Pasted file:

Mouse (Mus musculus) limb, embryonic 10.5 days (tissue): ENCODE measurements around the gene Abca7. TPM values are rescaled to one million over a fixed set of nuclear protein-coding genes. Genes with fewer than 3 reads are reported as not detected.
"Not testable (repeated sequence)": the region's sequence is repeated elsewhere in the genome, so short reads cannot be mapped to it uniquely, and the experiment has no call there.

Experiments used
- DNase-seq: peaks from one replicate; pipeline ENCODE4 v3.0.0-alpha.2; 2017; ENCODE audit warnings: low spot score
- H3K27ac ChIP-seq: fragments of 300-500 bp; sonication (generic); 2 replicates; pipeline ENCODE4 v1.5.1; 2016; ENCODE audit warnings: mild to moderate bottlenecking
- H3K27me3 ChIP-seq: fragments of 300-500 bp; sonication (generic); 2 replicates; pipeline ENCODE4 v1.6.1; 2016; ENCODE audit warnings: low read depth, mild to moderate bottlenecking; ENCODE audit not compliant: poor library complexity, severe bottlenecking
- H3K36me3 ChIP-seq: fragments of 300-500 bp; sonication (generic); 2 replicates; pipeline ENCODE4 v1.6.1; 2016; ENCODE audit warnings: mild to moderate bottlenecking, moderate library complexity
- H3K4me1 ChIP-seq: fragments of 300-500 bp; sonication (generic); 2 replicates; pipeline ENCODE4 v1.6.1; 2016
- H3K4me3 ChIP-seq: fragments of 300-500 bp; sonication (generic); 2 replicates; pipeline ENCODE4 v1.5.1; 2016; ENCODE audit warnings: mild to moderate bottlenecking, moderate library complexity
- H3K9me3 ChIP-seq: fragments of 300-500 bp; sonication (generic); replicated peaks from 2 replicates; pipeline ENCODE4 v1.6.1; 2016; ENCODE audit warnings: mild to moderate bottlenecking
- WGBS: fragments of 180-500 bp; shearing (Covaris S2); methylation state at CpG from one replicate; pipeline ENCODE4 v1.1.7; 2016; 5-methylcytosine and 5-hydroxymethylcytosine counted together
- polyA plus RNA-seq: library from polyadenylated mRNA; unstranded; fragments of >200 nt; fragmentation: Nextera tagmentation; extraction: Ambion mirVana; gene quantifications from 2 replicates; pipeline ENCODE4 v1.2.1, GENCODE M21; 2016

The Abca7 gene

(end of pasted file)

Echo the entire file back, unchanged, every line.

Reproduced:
Mouse (Mus musculus) limb, embryonic 10.5 days (tissue): ENCODE measurements around the gene Abca7. TPM values are rescaled to one million over a fixed set of nuclear protein-coding genes. Genes with fewer than 3 reads are reported as not detected.
"Not testable (repeated sequence)": the region's sequence is repeated elsewhere in the genome, so short reads cannot be mapped to it uniquely, and the experiment has no call there.

Experiments used
- DNase-seq: peaks from one replicate; pipeline ENCODE4 v3.0.0-alpha.2; 2017; ENCODE audit warnings: low spot score
- H3K27ac ChIP-seq: fragments of 300-500 bp; sonication (generic); 2 replicates; pipeline ENCODE4 v1.5.1; 2016; ENCODE audit warnings: mild to moderate bottlenecking
- H3K27me3 ChIP-seq: fragments of 300-500 bp; sonication (generic); 2 replicates; pipeline ENCODE4 v1.6.1; 2016; ENCODE audit warnings: low read depth, mild to moderate bottlenecking; ENCODE audit not compliant: poor library complexity, severe bottlenecking
- H3K36me3 ChIP-seq: fragments of 300-500 bp; sonication (generic); 2 replicates; pipeline ENCODE4 v1.6.1; 2016; ENCODE audit warnings: mild to moderate bottlenecking, moderate library complexity
- H3K4me1 ChIP-seq: fragments of 300-500 bp; sonication (generic); 2 replicates; pipeline ENCODE4 v1.6.1; 2016
- H3K4me3 ChIP-seq: fragments of 300-500 bp; sonication (generic); 2 replicates; pipeline ENCODE4 v1.5.1; 2016; ENCODE audit warnings: mild to moderate bottlenecking, moderate library complexity
- H3K9me3 ChIP-seq: fragments of 300-500 bp; sonication (generic); replicated peaks from 2 replicates; pipeline ENCODE4 v1.6.1; 2016; ENCODE audit warnings: mild to moderate bottlenecking
- WGBS: fragments of 180-500 bp; shearing (Covaris S2); methylation state at CpG from one replicate; pipeline ENCODE4 v1.1.7; 2016; 5-methylcytosine and 5-hydroxymethylcytosine counted together
- polyA plus RNA-seq: library from polyadenylated mRNA; unstranded; fragments of >200 nt; fragmentation: Nextera tagmentation; extraction: Ambion mirVana; gene quantifications from 2 replicates; pipeline ENCODE4 v1.2.1, GENCODE M21; 2016

The Abca7 gene